I started as an electric guitarrist, switched to classical guitar and move to electronic music, composing and sound designing after finishing my instrumental studies. I developed a deep passion for experimental music and improvisation, which influenced my bands and musical career. I am experienced in several genres ranging from rock, pop and jazz to techno and noise, but I focus my personal work on drone and experimental music. I want to create sounds and music nobody has never heard. I like static drones and ambient sounds that constantly evolve and need time and concentration to figure out, making it a meditative, immersive and enjoyable experience. I also make rhythmic music to dance to at Algoraves and music for trailers and movies with some industrial and dark touch, but I can make music as happy as a rainbow. My sound designer experience ranges from ambient sounds for games up to UI sounds and sound branding. For a full showcase of some of my works, visit my SoundCloud profile.
This is my style, the kind of music I make privately and perform from time to time at concerts around the world. I have my drone set and perform it live, so everytime is different and adapted to my emotions and the audience. Coincidentially, this music has been used in games and as background music for some other visual material, since it's abstract and dark and fits to many purposes
During november 2014 I decided to make 1 piece a day under the motto Noisevember. I took it as an experiment and also as a possibility to experiment with some new hardware I've got on those months, a Doepfer Dark Energy II and two Monotrone synths. The results were published on the same day without much further editing. Each piece was made in about two hours using SuperCollider and LogicPro. The full set of Noisevember can be heard here, but you can preview the two selected pieces I enjoy the most right away:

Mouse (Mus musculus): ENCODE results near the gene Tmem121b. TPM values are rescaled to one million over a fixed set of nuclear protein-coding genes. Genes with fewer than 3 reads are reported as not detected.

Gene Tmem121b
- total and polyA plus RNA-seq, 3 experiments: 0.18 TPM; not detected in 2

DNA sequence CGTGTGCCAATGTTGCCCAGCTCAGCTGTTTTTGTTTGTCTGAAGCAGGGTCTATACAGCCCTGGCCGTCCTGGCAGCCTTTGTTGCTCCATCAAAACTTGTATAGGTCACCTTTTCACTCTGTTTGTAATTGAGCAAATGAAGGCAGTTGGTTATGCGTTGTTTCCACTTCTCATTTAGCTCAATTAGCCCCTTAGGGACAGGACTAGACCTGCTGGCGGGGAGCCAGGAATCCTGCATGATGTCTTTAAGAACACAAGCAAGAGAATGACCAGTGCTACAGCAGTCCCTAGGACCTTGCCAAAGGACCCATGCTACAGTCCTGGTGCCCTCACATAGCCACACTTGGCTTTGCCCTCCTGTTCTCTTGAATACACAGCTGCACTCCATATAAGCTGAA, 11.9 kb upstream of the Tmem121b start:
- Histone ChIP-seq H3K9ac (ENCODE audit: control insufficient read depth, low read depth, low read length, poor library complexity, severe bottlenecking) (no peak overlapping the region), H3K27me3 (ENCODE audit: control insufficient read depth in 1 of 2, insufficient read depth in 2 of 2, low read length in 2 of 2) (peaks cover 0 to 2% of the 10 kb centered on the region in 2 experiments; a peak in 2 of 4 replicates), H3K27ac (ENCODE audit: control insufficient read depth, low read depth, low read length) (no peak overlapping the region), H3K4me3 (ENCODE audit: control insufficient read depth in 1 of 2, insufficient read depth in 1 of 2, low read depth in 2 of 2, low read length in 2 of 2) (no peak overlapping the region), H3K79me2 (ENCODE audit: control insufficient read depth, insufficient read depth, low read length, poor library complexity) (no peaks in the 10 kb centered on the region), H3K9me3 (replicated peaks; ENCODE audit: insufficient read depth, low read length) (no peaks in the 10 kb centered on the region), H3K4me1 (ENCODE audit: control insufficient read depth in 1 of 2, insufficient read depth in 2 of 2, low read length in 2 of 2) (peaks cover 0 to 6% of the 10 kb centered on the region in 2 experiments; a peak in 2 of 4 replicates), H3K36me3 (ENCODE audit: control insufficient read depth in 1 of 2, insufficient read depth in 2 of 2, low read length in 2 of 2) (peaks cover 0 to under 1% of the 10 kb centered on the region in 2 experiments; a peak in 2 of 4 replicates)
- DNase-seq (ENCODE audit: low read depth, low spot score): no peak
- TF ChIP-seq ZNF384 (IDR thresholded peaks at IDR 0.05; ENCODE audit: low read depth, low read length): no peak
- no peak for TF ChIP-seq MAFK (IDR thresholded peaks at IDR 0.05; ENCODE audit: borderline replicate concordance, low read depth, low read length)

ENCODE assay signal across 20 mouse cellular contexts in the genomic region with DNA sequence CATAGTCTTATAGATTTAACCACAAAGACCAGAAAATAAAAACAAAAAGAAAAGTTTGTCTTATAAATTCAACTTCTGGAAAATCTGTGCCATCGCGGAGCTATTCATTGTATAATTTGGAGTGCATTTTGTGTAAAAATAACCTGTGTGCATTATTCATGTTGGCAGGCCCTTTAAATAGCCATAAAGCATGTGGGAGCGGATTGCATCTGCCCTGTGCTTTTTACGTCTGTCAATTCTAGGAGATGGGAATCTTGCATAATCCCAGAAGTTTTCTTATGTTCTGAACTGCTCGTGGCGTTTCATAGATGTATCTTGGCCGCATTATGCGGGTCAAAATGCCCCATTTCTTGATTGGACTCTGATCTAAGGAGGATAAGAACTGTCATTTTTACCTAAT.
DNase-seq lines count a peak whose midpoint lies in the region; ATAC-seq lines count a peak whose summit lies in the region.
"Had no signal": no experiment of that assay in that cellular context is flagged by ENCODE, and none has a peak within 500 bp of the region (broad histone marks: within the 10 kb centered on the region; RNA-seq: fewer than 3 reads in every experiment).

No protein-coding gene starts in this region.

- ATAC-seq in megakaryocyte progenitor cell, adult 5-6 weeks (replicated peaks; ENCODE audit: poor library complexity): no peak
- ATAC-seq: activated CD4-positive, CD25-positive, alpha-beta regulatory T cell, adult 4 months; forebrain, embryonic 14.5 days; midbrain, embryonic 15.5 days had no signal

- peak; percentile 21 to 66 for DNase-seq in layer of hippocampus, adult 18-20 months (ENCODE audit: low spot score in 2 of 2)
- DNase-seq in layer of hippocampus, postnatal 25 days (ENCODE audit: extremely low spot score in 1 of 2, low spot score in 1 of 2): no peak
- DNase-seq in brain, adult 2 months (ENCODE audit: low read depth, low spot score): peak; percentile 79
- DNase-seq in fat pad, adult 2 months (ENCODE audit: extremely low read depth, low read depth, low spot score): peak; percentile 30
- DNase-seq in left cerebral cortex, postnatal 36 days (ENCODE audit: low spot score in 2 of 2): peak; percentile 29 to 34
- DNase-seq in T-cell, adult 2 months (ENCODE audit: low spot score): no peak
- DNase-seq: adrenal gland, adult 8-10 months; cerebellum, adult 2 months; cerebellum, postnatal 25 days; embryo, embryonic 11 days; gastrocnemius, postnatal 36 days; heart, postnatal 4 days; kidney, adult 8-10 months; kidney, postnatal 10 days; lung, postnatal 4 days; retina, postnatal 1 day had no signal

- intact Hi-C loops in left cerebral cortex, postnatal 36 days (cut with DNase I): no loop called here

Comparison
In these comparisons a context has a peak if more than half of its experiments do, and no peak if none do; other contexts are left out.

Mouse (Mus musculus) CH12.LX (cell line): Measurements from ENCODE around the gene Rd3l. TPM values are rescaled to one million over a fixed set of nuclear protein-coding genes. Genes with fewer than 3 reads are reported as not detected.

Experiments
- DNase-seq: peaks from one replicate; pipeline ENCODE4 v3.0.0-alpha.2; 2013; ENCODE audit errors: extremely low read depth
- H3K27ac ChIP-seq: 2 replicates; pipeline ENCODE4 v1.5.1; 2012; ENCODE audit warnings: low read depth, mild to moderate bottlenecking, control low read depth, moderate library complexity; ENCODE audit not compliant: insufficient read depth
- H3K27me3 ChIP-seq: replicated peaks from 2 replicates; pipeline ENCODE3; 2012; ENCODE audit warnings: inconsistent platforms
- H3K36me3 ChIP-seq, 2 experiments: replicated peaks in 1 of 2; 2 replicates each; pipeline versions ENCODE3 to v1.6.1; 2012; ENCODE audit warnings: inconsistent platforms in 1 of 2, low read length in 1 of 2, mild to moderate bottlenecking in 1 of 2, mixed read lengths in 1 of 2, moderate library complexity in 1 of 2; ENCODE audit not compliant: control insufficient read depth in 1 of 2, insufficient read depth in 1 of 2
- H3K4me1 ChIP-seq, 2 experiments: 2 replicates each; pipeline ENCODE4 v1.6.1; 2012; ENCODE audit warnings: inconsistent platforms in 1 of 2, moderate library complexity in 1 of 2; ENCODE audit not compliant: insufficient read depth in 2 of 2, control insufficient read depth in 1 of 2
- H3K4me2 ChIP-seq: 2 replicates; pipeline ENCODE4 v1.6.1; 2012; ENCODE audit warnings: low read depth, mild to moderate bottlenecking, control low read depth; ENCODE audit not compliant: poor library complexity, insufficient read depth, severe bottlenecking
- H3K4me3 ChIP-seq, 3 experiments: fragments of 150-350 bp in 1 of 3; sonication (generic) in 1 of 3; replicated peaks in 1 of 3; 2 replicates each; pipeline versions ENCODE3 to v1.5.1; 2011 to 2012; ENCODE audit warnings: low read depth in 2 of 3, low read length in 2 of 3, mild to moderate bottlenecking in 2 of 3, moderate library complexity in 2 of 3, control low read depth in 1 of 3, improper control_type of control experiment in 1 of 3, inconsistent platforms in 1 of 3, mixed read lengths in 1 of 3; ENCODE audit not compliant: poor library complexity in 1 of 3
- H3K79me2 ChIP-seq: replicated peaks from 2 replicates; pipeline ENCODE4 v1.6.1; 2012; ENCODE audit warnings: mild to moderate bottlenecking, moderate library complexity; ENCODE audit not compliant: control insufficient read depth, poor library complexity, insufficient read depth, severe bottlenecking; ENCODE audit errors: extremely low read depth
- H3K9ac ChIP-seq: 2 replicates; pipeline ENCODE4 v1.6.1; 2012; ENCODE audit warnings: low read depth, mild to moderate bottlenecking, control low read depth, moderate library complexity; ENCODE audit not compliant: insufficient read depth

This were some of my first attempt at solo live coding. The rule was, I should code for exactly 10 minutes, and then start recording. I did this to avoid the awkward beginnings of my solo live coding experience. Whithout having a template or boiler-plate code there's always a lot of silence and not much musical form in the beginning. After this initial phase I was able to start working more musically with the code. The complete set can be heard here or you can preview drectly my favourite piece of the series "Krautcoding"
Since twitter with it's 140 character limitation, some SuperCollider users tried to compose pieced which fit this format. This involves twisting the syntax of SuperCollider to use as less characters as possible for a sound or small composition and share it via twitter. I joined this experiment and did some sc-140 tweets that have been played at several exhibitions and took it a step further and tried to make an sc-tweet for every standard UGen in SuperCollider. Some of the best ones I recorded and are hearable (and readable) here. Preview some of my favourite sc-tweets below, or check out my tumblr with my sc-tweet for every UGen project.